If Devolver Digital published the best card game last year with Daniel Mullins’ Inscryption, they are currently on track to publish the best game about cards with Card Shark. It might be all about the theatricality and trickery used by scammers and tricksters, but the game has never let you actively play cards, nor does it make clear what game is being played. It instead spotlights both the art of etching and the satirical tale of a dumb bar-back who gets swept up in a black comic web of royal intrigue during the Age of Enlightenment in 18th-century France.
As an adventure game, Uncharted constantly rewrote history with a fantastic retelling of events. Although it’s not Sir Francis Drake on this occasion, King Henry VIII is embroiled in controversy during Card Shark’s absurd dramatization. The story of Card Shark unravels like a mystery from time to time, with lies and secrets unveiled by the various acts. The twists and turns are satisfying, and the game has a very bad sense of humor. I think the story it tells and its ideas could easily be translated to other time periods and environments, such as the seedy underbelly of Las Vegas, an idea that emerged during pre-production.
The whole of Card Shark is inspired by the manipulation and obfuscation associated with card magic tricks. Under the watchful eye of Comte de Saint-Germain, another of history’s slightly crooked miscreants, you’ll inherit a war chest full of tricks to blast your way into both money and untold secrets. Whether taking an over-the-shoulder look at the cards from the Comte’s mark and wiping the table counterclockwise, or playing the dealer role in Card Shark’s hodgepodge unobtrusive deck just to stacking with some shady shuffles, all the trickery you’re taught is based on real-world techniques.
The developers have done a great job of not only turning these tricks into fun, exciting mini-games that will test your memory and reflexes, but they’ve also made them more and more complex to really give the player a sense of progression and expertise. † It also helps to play a part in some incredibly tense scenes where Comte’s mark becomes more and more suspicious as you “swap wine bottles” in the dry store. The speed at which your target engages in your antics will depend on the difficulty you play at, but the game beautifully balances the pulsating tension of executing these lies under your mark’s nose, as the Count mutters red herrings and other fanciful deceptions .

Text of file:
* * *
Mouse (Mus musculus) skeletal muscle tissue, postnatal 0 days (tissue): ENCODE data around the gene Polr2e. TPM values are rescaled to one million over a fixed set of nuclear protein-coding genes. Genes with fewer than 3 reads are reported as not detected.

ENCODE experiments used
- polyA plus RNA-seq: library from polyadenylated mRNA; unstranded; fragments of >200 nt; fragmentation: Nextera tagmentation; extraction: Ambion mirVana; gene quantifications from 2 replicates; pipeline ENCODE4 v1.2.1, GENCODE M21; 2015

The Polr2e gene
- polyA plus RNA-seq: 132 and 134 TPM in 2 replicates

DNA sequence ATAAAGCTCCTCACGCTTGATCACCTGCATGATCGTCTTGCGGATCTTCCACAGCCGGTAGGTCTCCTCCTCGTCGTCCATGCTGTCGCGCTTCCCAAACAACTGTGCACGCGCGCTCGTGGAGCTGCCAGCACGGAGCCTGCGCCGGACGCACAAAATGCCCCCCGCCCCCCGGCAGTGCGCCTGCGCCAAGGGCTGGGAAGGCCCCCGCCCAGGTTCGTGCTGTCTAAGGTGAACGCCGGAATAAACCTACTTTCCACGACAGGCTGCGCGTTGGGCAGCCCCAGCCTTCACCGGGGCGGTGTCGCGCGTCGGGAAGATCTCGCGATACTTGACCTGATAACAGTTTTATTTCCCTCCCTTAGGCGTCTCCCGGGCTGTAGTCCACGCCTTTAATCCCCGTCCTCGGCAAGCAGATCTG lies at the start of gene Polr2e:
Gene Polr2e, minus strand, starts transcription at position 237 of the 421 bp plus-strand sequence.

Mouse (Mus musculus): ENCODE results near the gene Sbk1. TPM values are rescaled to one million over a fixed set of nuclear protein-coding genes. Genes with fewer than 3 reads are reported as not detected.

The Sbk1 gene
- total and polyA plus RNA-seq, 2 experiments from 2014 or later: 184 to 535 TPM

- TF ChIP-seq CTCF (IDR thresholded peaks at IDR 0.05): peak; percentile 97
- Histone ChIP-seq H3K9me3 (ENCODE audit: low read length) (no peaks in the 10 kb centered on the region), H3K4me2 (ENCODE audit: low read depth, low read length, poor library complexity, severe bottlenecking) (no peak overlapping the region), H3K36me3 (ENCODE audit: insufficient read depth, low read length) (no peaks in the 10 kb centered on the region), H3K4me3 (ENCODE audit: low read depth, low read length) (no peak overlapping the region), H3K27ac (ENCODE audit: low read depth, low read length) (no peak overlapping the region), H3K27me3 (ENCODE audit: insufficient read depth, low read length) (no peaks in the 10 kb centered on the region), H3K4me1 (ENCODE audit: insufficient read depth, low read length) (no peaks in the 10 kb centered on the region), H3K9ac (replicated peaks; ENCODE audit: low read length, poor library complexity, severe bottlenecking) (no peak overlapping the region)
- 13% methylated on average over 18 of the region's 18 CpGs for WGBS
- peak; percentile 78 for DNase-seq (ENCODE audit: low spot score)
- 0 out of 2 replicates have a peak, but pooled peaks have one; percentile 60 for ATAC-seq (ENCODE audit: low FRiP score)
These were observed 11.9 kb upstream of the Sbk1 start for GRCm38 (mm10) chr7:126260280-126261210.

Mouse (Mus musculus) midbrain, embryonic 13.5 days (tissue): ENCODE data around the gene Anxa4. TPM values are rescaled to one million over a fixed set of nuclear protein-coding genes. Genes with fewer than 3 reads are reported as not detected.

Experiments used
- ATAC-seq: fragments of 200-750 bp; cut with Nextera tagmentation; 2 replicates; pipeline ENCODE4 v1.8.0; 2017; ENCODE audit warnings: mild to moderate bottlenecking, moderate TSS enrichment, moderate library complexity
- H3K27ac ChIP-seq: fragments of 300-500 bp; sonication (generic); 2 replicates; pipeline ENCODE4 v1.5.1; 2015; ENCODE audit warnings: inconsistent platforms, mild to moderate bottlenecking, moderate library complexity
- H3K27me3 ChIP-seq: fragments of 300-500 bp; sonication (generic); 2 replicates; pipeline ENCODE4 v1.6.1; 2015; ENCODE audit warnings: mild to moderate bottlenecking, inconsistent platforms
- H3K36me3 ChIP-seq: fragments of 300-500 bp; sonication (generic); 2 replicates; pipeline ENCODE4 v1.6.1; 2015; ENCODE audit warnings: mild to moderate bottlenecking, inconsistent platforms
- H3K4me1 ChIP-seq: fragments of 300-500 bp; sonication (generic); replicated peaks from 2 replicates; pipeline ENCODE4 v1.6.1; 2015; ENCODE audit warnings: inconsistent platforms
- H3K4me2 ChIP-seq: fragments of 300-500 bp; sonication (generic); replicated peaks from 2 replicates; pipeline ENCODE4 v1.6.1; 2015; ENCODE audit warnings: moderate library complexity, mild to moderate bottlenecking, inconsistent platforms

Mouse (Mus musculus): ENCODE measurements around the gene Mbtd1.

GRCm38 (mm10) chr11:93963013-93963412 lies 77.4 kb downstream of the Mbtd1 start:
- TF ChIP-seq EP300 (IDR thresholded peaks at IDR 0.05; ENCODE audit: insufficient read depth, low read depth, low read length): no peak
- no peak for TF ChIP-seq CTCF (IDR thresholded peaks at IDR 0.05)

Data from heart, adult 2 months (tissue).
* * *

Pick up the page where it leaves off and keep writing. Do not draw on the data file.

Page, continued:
I ran into a few occasions where the game would softly lock in the middle of a cutscene, process the exchange of coins as if the hand was over, but then leave everyone at the table forever. One instance was groundbreaking and forced a full reboot, and while they patched this for the PC version, I don’t believe there’s a fix for the Switch version yet.
In addition to these mini-games dressed up as rogue trades, Card Shark plays almost like a classic point-and-click adventure. With its lavish clothes, powder wigs and sense of humor, it’s hard not even to make comparisons to the Monkey Island games, though Card Shark’s oil-painted aesthetic is clearly a far cry from the pixel art look of yesteryear. Like a lick of vibrant color across the screen, Card Shark’s roaming group of crooks and the France they call home are all beautifully realized. It’s like someone has framed a play, thanks to the theatrical setting in which Card Shark’s set pieces, acts and plot unfold.
Like the rest of the game’s tone, Card Shark’s orchestral score is a jovial journey back in time that, more often than not, truly captures the doom and quirkiness of the hero’s journey. While no voice is played, which is a shame given the great writing style of the game, I think Andrea Boccadoro’s arrangement more than fills the space between the hands.
There is so much to love about Card Shark. The setting and heat of the moment tend to challenge the player more than the mechanics themselves, and the delightfully warped view of French society and its willingness to succumb to the seemingly supernatural performing art of card tricks serves as a memorable launch pad. for what will be one of the indie darlings of the year.
Card Shark is out tomorrow on Nintendo Switch and PC.
Card Shark manages to make wild bets within his wonderfully strange take on 18th-century France. It serves up a memorable cast, a story that fantastically rewrites history, while arming the player with tricks of the trade that would make Penn and Teller blush. For a game that’s more about playing your opponent than your cards, Card Shark is an unforgettable adventure.
A twisted look at 18th-century France
Extremely enjoyable arsenal of tricks
Beautiful oil painting aesthetics
Soft-locking dramas on Switch
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